One of our Crisis and Corporate Comms experts at Thrive, Claire has a background in developing and leading the implementation of corporate PR strategies across a number of household-name brands both locally and internationally, particularly those in ‘issues rich’ industries. Starting off her career in London managing the profiles of high-net worth business folk and corporate entities, Claire is no stranger to keeping calm in a crisis and diluting negative media sting. Since expatriating to Australia two years ago, Claire has worked with a number of global consumer brands, with a particular passion for cultivating and maintaining corporate reputations in the entertainment and media space. Claire ‘thrives’ in helping brands navigate the stormy waters of a crisis and is playing an integral role in the team helping clients re-strategise around COVID-19.
What are your observations around the PR industry over the past few weeks?
It’s been a challenging time for us all and one that no brand or marketing manager could have ever foreseen. As companies are forced to reimagine their communications and business strategies on the go, I’ve been amazed at brands making the best out of the new normal, with innovation, collaboration and community at the heart of their decision making. We’ve seen football clubs offer stadium space to the NHS in the UK, oil giants offer free fuel for healthcare workers and entertainment brands like TikTok, launching live content streams with celebrities to motivate the public to #StayAtHome. One thing that’s for sure, is that everyone has become crisis managers in their own right and I’m looking forward to watching our industry adapt and innovate from this, rewriting the rule book and future proofing communication strategies for years to come.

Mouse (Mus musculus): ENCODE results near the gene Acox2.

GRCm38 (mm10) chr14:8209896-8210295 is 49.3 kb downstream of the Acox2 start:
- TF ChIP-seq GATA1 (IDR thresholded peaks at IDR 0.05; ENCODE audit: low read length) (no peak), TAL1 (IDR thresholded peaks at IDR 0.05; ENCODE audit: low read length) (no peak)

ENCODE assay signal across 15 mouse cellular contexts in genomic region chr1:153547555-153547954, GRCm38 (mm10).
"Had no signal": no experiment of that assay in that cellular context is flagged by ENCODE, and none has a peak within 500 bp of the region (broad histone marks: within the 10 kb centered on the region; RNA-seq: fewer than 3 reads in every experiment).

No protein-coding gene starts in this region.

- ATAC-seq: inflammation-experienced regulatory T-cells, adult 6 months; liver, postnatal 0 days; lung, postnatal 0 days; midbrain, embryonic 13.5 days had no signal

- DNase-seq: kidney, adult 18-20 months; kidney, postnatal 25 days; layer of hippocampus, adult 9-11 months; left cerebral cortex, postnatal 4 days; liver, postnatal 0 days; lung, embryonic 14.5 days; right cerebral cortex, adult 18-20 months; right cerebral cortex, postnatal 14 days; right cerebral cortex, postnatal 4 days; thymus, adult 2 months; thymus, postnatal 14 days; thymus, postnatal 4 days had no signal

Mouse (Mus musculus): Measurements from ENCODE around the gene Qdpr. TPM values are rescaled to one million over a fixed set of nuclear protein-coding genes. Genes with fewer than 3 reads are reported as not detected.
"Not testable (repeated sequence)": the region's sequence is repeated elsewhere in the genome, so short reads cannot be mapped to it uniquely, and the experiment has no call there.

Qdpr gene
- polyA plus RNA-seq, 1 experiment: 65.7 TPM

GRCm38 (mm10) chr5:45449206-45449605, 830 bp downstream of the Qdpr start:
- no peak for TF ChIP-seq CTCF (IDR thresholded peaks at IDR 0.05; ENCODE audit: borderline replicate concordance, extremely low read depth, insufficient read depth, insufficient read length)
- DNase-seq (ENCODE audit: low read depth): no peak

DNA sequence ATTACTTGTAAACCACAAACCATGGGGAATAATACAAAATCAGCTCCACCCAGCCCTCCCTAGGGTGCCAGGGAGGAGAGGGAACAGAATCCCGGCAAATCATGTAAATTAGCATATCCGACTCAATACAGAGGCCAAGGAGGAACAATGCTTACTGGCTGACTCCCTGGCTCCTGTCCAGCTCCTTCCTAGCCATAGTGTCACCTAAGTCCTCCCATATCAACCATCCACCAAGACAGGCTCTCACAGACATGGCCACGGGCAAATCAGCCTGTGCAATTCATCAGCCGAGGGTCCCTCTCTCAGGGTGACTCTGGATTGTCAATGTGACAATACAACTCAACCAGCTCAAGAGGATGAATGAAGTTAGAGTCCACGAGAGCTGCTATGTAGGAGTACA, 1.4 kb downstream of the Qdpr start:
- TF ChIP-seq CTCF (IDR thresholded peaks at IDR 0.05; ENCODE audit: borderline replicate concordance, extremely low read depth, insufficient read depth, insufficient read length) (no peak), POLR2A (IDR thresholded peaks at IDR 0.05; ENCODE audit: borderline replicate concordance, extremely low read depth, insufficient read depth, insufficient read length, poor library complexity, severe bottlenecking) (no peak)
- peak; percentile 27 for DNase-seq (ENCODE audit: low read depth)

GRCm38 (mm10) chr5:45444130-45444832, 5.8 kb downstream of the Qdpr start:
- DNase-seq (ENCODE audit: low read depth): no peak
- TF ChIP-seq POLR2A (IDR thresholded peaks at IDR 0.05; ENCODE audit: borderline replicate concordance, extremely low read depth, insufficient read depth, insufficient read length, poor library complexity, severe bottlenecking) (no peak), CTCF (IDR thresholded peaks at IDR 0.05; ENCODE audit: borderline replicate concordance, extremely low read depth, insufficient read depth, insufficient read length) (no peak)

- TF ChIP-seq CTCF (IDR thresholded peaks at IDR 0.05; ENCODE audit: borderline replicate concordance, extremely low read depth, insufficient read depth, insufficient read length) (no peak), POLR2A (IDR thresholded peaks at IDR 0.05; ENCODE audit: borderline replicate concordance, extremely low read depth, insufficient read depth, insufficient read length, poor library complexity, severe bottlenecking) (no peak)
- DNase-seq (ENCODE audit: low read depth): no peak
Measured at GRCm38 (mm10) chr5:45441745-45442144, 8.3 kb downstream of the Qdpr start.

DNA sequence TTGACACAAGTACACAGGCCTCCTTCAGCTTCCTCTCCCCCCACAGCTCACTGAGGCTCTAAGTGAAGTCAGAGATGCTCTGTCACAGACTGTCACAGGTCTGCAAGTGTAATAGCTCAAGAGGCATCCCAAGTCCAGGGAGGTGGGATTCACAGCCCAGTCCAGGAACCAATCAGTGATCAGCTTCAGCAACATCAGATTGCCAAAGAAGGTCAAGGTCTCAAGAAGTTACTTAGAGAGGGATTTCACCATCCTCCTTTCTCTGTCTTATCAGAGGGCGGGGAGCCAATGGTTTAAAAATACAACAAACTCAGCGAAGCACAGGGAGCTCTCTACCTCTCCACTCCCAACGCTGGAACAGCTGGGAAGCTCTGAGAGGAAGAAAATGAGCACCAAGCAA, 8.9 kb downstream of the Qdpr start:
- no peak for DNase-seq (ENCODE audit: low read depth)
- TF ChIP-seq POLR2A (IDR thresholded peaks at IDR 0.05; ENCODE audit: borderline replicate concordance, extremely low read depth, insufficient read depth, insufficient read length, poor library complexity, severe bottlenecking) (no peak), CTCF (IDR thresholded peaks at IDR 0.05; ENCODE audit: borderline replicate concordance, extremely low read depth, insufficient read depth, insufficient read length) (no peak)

What do you think differentiates organisations who are managing the situation well versus those who are struggling?
Smart brands have been proactive since the offset, keeping audiences updated on their policies and on how they’re protecting customers and employees. Smarter brands have diverted resources to help communities in need. These businesses are flexing their resiliency and commitment to recovery, making the best out of the new normal and are focussed on being good corporate citizens. They are brands that are putting their customers and employees first and building credibility as a partner that can help guide them through this storm. Let’s be real, crises at any level, are disruptive. However, during testing times, communication is the one pillar of business that enables companies to maintain control during a crisis. If executed right, we’ll see brands using empathy as their biggest tool to engage internal and external audiences and take them on the journey to life after COVID-19. In the words of my favourite author and TED talker extraordinaire, Dr Brené Brown; empathy fuels connection because it defines the difference between feeling with people, from the inside looking out, to sympathising with them from the outside looking in. Rarely a response can make something better. What makes something better is a connection, built through earning trust and engaging with audiences.
You’ve worked with some major brands and organisations…what appeals to you about a career in corporate communications?
When I started out, crisis management and corporate communications were intimidating terms illustrated in my mind by men in suits talking big words and reading the Financial Times. What I quickly learnt, after desperately trying to swim in the deep end as a young graduate people pleaser, was that corporate communications is simply founded on the principles of being human; building relationships, taking perspective and crucially, planning. Planning enables us to have the tools we need to quickly activate when needed and ultimately align with business objectives. While consumer PR is focussed on driving sales, brand awareness and engagement, corporate PR enables us to change perceptions, proactively turn the dial and have a wider impact on cultural issues, changing society as we know it.
What’s your top piece of advice for business leaders to navigate the COVID-19 outbreak?
Remember that people won’t remember what you did, but how you behaved. Prioritise empathy first in every communication.